The winds of the weekend “are likely to aggravate” the fire of the French Riviera
Firefighters battling France’s worst forest fire of the summer fear the shifting winds over the weekend will make it harder to fight the blaze, which has already been burning for four days and killing two.
“We expect risky days,” said Florent Dossetti of the Var fire department.
But he added that there had been fewer outbreaks on Thursday than the day before, with firefighting planes and helicopters dumping water on new fires to help their colleagues on the ground.
About 1,200 firefighters and 250 fire trucks worked through the night to calm the flames along an 80-kilometer front, the Var prefecture said.
He added that the situation “remains very volatile” in parts of the affected area, with 7,100 hectares of forest already burnt.
The flames ravaged the arid Plain of the Moors nature reserve towards the sumptuous seaside resort of the Riviera of Saint-Tropez.
Cigarette butts found
Firefighters have requested information on how the blaze started, with current theories suggesting it started at a highway rest area on Monday where cigarette butts were found.
The National Federation of Firefighters (FNSPF) has also called for much higher fines for the “reckless” disposal of cigarette butts in public places. It currently stands at 135 euros, but the president of the organization, Grégory Allione, believes that the fines should be modulated according to the overall cost of a fire which can reach millions of euros.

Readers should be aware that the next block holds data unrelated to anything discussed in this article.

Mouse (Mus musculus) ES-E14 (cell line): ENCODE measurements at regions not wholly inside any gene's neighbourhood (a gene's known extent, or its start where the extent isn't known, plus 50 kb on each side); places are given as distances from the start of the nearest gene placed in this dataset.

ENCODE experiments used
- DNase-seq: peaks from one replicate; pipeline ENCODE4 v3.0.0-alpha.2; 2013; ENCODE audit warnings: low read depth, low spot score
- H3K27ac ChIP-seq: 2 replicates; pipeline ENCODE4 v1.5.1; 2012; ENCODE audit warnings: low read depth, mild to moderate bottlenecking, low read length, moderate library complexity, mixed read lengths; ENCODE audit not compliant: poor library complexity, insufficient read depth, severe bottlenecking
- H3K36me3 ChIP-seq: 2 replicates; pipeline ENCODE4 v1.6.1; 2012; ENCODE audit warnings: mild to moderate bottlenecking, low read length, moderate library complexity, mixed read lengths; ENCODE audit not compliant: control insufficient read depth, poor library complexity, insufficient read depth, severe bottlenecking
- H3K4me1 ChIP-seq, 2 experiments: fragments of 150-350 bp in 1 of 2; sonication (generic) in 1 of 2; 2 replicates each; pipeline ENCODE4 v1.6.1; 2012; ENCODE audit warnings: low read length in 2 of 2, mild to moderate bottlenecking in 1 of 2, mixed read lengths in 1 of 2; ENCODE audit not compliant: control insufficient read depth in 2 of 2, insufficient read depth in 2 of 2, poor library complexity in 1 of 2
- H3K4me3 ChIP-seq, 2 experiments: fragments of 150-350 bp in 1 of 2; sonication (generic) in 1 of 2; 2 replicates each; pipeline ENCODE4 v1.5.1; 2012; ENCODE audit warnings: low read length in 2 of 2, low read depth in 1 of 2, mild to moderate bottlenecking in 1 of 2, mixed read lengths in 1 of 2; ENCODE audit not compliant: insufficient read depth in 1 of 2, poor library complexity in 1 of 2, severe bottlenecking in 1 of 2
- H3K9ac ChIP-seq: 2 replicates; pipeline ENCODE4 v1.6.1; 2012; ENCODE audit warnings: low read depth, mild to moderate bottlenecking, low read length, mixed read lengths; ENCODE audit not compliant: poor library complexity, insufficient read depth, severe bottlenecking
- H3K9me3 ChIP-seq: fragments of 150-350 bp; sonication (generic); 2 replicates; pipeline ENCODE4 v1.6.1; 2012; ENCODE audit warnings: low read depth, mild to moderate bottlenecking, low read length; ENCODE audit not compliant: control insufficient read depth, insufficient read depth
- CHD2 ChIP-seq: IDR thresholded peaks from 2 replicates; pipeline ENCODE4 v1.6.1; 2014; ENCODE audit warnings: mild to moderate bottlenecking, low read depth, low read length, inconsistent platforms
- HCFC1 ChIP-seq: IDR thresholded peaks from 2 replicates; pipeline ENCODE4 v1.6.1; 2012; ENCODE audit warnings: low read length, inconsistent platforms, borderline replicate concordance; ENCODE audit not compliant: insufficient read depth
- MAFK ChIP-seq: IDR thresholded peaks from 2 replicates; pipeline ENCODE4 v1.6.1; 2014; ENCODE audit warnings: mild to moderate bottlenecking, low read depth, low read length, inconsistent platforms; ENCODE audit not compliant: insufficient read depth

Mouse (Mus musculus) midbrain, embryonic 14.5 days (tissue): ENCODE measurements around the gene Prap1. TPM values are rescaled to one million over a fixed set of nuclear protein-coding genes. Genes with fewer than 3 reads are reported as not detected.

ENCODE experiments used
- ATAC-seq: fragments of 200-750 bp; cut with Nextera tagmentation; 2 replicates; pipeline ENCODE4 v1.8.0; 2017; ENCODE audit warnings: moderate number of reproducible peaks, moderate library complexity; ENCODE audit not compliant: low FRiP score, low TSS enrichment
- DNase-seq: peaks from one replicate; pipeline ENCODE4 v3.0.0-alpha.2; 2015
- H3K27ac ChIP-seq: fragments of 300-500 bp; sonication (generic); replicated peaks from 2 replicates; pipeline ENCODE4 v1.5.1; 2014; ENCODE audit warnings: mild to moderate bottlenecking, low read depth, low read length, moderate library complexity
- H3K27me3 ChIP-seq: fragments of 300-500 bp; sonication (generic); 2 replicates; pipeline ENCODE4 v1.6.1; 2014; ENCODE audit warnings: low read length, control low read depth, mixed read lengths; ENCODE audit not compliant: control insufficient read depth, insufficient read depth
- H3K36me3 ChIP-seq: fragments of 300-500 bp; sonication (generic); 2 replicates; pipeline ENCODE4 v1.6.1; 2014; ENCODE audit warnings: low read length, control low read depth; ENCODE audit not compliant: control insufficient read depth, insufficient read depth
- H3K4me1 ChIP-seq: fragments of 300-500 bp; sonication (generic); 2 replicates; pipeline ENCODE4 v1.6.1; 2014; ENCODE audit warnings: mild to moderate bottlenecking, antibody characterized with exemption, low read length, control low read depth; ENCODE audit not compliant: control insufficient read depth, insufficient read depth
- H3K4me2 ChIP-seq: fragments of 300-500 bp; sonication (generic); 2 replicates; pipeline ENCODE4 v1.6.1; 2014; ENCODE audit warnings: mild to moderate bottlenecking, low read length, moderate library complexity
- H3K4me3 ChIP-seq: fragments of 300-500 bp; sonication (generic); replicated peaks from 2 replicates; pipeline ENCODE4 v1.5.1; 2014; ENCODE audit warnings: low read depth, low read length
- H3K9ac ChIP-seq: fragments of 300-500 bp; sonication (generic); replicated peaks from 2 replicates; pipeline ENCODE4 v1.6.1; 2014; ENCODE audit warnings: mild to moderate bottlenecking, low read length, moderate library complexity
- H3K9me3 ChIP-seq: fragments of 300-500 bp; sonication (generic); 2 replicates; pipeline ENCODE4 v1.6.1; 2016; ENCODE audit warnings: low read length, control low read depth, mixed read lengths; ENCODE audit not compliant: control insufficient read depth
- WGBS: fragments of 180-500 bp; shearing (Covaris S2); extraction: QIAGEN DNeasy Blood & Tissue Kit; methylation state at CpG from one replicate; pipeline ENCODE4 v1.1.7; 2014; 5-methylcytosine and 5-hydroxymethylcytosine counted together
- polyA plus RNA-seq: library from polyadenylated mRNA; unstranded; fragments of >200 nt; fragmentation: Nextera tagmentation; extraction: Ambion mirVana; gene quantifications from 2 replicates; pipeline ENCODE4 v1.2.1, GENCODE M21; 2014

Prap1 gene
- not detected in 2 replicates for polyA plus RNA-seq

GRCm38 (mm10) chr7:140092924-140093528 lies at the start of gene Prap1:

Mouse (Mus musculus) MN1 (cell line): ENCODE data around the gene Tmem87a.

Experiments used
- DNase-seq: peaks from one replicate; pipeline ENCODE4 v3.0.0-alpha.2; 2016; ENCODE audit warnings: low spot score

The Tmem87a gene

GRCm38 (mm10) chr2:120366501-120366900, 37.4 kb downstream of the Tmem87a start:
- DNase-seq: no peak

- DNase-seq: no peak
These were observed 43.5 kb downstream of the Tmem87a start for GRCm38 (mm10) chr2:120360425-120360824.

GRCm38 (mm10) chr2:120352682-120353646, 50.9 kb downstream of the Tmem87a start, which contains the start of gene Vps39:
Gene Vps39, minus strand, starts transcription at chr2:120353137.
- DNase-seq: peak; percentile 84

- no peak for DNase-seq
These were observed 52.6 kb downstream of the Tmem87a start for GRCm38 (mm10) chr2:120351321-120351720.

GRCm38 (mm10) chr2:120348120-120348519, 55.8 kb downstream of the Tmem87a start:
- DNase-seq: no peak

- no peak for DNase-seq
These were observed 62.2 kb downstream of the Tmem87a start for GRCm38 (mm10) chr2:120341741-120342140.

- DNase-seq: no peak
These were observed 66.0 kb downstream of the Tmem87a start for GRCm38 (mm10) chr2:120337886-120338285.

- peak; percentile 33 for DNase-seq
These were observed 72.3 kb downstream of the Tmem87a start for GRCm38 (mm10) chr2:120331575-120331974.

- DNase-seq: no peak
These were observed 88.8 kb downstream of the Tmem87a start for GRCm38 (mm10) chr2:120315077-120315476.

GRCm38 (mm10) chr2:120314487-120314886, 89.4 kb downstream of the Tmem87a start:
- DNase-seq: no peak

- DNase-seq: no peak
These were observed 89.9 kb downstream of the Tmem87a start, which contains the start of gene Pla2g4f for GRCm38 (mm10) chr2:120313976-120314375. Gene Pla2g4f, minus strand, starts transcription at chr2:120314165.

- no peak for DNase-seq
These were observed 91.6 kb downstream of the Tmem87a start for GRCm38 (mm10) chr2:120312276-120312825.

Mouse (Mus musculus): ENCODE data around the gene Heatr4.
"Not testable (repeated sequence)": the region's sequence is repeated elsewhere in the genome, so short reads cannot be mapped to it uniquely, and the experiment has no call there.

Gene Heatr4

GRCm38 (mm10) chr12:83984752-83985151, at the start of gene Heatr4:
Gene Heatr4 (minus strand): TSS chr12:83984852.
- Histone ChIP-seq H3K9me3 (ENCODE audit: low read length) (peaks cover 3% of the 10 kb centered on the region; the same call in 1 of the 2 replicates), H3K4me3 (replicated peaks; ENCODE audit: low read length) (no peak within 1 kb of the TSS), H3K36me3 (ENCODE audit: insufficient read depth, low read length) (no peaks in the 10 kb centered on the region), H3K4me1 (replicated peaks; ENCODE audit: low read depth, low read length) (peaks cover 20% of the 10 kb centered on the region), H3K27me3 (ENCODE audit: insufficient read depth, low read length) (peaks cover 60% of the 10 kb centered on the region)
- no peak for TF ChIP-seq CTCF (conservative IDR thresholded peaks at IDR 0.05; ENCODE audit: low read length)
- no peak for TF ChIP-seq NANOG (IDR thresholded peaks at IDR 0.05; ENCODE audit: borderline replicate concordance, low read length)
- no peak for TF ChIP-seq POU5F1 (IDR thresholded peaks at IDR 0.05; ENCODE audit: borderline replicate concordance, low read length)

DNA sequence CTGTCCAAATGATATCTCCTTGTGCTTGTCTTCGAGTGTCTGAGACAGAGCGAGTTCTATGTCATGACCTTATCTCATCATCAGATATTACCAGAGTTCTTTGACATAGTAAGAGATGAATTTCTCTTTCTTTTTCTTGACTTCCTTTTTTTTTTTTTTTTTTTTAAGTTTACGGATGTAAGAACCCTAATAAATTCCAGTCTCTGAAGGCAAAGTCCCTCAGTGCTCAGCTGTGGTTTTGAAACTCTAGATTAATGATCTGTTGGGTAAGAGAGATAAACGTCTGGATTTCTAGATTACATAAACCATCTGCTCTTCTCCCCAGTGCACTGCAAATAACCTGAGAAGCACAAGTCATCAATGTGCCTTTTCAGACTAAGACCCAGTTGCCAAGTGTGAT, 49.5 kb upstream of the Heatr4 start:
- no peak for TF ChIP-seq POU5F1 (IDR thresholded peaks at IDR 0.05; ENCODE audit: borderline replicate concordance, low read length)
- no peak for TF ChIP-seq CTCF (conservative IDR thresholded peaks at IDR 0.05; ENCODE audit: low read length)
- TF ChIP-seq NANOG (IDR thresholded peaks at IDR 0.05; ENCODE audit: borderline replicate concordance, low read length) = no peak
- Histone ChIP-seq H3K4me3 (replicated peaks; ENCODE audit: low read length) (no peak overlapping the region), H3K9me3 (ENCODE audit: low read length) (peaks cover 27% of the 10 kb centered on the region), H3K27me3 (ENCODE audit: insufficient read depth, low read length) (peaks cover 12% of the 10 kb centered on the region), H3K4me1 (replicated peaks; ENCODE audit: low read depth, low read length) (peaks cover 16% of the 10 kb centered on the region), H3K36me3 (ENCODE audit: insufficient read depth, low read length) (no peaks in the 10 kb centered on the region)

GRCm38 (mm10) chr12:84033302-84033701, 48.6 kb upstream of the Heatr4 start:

About 10,000 residents and holidaymakers were evacuated in the south of the department of France, only a fraction was able to return to the campsites on Wednesday evening while others remained in emergency accommodation.
The prefecture urged the evacuees to “above all avoid returning to your home or to the place of your vacation”.
Beyond the human impact, local rosé wine producers fear an economic blow from the destroyed vines, while an operation to save local protected turtles is underway in the Maures nature reserve.
The blaze is the latest in the Mediterranean region which has also seen major fires claiming lives in Greece, Turkey, Italy and Algeria in recent weeks, with many officials blaming climate change.
The region has long been plagued with seasonal wildfires linked to the hot, dry summer weather, but climatologists warn they will become increasingly frequent due to man-made global warming.